- Buy now, pay later lenders Afterpay and Zip were amongst the most traded stocks of last year, according to broker Saxo Markets.
- The sector faced a tumultuous year with regulators, while stock prices rose rapidly. They were joined by mining titans Fortescue and BHP which were buffeted by a highly volatile iron ore price.
- Meanwhile, US tech darlings Facebook, Apple, Amazon and Microsoft all appear to be held by Australian accounts in anticipation of rising stock prices.
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It looks like buy now, pay later companies split the market last year.
Afterpay was the number one most bought and sold company amongst Australian stocks in 2019, while Zip came in at number four, according to online broker Saxo Markets.
"Both Afterpay and Zip are companies that have tapped into the growth of the buy now pay later phenomenon that has become very popular with consumers in recent years. This, in turn, has captured the imagination of investors and traders alike as the share price performances of both companies in 2019 was 136% and 225% respectively," Saxo Markets Australia CEO Adam Smith told Business Insider Australia. "Afterpay now has a market capitalisation of $8.55 billion, propelling it to number 60 in the ASX 200."
They were closely followed by miners Fortescue and BHP in places two and three, while Microsoft listed on the US Nasdaq came in at number five.
The stat lends itself to believe that people were buying the stocks as much as they were offloading them, with Afterpay alone having to fight Australia's counter-terrorism watchdog Austrac, an RBA review into its main revenue stream surcharging and the suggestion the service might hurt your chances of getting a home loan.
Certainly, speculation has been rife whether companies in the sector are overvalued flashes in the pan or serious disrupters. Zip co-founder Peter Gray has speculated that Afterpay's many copycats are headed for a day of reckoning as the sector consolidates. Last year though proved a good year for both financially, as both Afterpay and Zip's stock prices soared.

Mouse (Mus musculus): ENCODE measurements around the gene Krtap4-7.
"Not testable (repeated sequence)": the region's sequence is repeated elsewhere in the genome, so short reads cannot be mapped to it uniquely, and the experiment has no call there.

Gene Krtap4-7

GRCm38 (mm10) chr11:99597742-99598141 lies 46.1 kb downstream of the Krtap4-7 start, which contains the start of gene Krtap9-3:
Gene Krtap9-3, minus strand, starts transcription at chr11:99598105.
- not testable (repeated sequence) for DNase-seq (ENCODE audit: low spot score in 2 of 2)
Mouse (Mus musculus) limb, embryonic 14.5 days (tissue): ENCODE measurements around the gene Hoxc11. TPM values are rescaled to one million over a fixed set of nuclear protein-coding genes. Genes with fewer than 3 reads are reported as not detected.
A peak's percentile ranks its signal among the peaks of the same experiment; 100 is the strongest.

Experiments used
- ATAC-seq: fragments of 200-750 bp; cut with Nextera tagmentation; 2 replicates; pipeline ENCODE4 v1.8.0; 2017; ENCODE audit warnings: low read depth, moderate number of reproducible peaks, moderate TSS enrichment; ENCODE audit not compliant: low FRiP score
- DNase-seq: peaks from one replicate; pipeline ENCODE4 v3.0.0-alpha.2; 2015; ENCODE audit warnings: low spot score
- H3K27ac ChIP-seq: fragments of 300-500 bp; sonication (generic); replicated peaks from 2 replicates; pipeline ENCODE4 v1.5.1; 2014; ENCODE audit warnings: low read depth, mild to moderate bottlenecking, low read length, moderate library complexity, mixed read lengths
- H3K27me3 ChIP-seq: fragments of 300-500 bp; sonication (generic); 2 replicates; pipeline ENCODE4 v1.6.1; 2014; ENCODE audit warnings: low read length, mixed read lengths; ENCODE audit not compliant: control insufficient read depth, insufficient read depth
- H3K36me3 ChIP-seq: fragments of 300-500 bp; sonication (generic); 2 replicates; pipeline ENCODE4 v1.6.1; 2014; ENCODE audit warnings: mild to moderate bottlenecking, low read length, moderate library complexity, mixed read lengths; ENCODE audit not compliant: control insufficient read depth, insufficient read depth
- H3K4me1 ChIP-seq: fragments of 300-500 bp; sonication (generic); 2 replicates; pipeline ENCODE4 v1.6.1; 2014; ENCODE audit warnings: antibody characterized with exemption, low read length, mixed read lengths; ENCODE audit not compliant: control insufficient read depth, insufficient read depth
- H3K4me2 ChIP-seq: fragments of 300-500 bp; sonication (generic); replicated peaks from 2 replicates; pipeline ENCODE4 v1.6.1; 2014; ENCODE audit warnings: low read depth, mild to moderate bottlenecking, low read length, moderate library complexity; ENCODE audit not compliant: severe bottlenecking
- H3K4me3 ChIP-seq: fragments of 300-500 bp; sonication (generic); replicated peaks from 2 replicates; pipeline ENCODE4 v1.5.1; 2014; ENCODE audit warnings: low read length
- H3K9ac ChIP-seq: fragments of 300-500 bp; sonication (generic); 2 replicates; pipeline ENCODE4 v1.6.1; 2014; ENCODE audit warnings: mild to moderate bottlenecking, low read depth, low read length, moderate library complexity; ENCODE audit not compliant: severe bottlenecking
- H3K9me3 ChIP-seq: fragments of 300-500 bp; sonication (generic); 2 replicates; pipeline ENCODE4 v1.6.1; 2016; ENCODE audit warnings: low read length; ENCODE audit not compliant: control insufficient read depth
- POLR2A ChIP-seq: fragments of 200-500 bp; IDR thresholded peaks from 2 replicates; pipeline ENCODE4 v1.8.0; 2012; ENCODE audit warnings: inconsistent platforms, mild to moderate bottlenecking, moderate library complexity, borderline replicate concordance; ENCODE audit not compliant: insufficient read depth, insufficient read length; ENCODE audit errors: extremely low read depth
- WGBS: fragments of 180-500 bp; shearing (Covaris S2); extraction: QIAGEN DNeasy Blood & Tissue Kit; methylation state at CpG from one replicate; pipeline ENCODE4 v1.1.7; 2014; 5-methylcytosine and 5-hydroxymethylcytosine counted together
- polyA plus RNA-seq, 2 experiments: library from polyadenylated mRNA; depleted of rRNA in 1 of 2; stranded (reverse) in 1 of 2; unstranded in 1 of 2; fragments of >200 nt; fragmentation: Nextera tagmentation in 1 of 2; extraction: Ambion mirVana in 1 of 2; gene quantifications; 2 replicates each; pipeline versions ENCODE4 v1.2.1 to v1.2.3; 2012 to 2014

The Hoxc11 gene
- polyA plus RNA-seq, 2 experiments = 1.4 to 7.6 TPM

Equally, furious Fortescue and BHP trading could well be the result of wild fluctuations in the iron ore price, caused by Brazillian mining disasters and Fortescue's own operations being shut down by Cyclone Veronica.
Frequent trades, however, may have been a disadvantage last year though, Smith said, as broader stock markets had a better than expected year.
"Even though 2019 was characterised by high geopolitical uncertainty around the US-China trade war and Brexit, this did not drag on the long-term performance of global markets. Many who exercised patience between tweets and headlines throughout the year were very well rewarded."
Microsoft meanwhile became the biggest listed company by market cap exceeding $1 trillion last year and a stock price that gained more than 50%.
Meanwhile, Saxo also revealed the biggest stocks its Australian clients are holding, confident presumably their stock price is on the way. Perhaps unsurprisingly, its big US-listed tech stocks that have captured the attention of Australians with Apple, Facebook, Microsoft, Amazon and Alibaba taking out the top five spots.
"Interestingly our Australian clients no longer seem to have a local bias when it comes to long-term stock holdings as they can see the opportunities that abound in international equity markets, particularly the US," Smith said. "However, interest in local names does remain strong with ASX listed stocks becoming more actively traded."
A US-China trade deal being signed on Wednesday bodes well for all five, while what lies ahead for Afterpay and Zip is anyone's guess.